Your work's laptops, desktop computers, printers, servers (which you rarely see, but they do exist) and other things with blinking lights are connected together in a network. Simply put, what can be used on one computer on the network can be used on another computer, which is why not everybody needs a printer of their own, or an Internet connection. Since the network is a fairly intimate connection between computers, only work computers are allowed to connect to it. If the company's IT department can't carry the responsibility of its well-being, it shouldn't share the network with business critical data and applications. You wouldn't take a dog from the street into that lab or restaurant kitchen, right?

The same goes the other way. While you can VPN into the office, do that only with your work computer, never with an "unblessed" one. You can read your mail using webmail on any computer, though (remember to log off when you're done!).

All computers fail. It's not a question of if, but when. Laptops fail more frequently than servers. Thus, store all the important stuff you have on the server. Your computer may be set up so that your "Documents" folder really reside on the servers and a copy of them are invisibly made on your laptop. In that case, you're safe, as long as you save your documents into the "Documents" folder. If your computer gets driven over or falls from a high building (or a table) have things so that you can have a new computer and normality restored onto it.

That said, store only work documents on the server. Vacation pictures can be wonderful, but their place is not on company resources. Put them on a photo service on the web (Flickr, Picasa web, Photobucket), share and enjoy. Same goes for music files and, heaven forbid, videos. Your friendly IT support can open any file on the network (but won't -- they have ethics, and work to do).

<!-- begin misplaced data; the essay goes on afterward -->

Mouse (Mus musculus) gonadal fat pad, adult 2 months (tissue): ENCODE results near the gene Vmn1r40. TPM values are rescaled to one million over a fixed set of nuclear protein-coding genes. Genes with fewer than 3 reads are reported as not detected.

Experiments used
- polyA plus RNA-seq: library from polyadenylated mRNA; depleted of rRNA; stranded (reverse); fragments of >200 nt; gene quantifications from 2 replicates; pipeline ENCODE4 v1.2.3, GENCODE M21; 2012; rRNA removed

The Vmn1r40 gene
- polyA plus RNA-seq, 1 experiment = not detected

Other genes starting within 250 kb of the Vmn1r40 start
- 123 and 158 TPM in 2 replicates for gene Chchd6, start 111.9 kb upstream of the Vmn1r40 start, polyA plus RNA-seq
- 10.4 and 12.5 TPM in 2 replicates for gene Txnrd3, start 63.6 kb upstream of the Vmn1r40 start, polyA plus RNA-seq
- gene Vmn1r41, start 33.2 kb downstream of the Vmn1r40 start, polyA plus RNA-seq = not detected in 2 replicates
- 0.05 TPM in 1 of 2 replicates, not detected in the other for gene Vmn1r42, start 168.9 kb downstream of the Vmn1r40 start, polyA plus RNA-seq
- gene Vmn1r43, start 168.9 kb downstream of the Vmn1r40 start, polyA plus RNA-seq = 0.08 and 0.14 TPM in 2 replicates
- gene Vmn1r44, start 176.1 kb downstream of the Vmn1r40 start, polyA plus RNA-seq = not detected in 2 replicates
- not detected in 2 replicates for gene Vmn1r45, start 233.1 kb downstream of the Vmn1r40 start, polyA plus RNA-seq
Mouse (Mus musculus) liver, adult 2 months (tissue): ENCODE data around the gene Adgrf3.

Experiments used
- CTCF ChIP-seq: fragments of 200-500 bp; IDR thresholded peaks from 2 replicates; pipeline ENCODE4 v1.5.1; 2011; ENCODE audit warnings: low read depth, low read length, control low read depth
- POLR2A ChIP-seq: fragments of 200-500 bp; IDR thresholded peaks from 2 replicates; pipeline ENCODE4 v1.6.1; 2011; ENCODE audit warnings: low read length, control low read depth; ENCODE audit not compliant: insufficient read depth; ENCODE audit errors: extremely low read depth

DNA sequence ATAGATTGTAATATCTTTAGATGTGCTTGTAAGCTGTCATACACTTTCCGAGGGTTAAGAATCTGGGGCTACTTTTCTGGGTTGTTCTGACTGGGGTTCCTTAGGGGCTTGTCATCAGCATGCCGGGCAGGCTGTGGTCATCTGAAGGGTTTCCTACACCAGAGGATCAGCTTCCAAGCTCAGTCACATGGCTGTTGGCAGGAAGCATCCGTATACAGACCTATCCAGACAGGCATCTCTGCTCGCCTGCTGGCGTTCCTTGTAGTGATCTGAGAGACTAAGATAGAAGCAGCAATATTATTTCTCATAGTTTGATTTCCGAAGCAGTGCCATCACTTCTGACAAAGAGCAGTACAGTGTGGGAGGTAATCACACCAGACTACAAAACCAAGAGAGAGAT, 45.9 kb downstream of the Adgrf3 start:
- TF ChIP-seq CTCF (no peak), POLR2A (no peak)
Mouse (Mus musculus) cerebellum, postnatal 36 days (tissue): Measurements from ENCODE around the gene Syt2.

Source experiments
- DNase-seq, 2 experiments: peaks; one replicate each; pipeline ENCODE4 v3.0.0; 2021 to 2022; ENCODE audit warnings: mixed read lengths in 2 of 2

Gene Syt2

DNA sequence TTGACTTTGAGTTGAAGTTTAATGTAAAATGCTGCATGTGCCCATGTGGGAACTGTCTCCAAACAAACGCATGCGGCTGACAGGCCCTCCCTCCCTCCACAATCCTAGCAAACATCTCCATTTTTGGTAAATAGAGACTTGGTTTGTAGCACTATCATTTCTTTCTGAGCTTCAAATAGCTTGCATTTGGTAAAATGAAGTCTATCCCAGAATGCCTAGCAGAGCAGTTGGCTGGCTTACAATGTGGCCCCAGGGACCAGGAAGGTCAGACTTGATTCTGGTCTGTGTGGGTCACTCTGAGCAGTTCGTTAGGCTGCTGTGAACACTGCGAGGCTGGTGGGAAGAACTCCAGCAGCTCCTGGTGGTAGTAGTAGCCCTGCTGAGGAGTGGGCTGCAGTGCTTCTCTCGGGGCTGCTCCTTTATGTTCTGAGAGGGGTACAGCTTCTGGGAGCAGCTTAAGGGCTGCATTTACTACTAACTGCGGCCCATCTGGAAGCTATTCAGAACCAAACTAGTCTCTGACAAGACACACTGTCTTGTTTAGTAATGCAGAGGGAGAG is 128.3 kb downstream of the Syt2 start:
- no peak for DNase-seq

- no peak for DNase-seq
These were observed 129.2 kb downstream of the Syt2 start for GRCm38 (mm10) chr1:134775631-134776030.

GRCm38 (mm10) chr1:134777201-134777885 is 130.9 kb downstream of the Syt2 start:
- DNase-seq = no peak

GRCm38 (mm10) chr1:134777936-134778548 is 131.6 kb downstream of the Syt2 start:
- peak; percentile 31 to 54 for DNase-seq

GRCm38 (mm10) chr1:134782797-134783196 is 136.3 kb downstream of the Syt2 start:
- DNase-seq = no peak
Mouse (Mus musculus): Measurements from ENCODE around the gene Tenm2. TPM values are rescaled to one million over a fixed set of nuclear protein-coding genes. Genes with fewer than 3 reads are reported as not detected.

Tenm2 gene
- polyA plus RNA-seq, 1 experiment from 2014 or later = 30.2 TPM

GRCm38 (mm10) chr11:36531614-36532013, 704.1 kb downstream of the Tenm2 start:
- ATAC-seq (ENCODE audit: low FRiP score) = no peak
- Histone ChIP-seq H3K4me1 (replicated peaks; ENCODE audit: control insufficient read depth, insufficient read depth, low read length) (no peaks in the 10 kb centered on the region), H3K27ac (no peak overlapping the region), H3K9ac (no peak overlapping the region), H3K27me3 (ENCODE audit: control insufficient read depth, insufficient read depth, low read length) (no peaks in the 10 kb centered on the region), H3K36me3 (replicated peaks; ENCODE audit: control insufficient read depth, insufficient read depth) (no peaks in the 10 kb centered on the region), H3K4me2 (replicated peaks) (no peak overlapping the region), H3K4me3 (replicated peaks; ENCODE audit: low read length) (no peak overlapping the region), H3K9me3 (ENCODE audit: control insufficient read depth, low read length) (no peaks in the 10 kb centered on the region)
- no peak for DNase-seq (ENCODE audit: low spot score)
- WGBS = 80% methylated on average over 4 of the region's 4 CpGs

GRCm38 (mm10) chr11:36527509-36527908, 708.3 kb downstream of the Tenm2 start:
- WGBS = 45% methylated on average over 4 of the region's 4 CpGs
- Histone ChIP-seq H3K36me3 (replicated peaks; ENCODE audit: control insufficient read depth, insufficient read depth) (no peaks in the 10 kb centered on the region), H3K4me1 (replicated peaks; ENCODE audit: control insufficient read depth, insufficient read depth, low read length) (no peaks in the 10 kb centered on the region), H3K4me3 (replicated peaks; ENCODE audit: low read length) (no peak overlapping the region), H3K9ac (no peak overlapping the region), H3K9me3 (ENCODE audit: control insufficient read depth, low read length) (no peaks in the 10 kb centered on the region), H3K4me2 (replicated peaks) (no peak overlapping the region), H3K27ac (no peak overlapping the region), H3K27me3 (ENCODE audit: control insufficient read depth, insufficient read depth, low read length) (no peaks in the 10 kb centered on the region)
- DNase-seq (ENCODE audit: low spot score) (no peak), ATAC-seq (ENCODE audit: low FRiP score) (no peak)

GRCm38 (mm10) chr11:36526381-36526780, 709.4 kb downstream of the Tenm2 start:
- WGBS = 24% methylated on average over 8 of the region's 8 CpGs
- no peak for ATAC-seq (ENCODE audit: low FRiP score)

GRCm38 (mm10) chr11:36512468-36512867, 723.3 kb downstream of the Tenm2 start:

As we share storage space on the server, we also share the Internet connection. If someboduy has a garguntian download or watch high definition video at work, others at work (who may want to do billable work) will have "a slower Internet".

If you blog or tweet, don't reveal your cards from work unless that is your job. Mentioning your work is okay, mentioning your work's particulars probably isn't. Mentioning your colleagues or your customers in bad light is definitely off the charts. If you feel iffy or unsure, it's probably in the not-okay-zone. The Internet has the memory of a herd of elephants.

And that's about the size of it. The Acceptable Use Policy can really be boiled down to "use common sense" and if you don't have enough of it, ask. "Stupid questions" are always better than ignorant behaviour.

1 comment:

  1. No comments yet, which is too bad. I had really hoped for a dialogue with other sysadmin-folks on this one. Am i too chatty? Am i too harsh? Too informal? I know shorter is better, but i wanted to put some context on the dos and don'ts so that the people using the computers may have a clue on why the IT administration demand all these strange things like keeping their kids and funny software off the office laptops.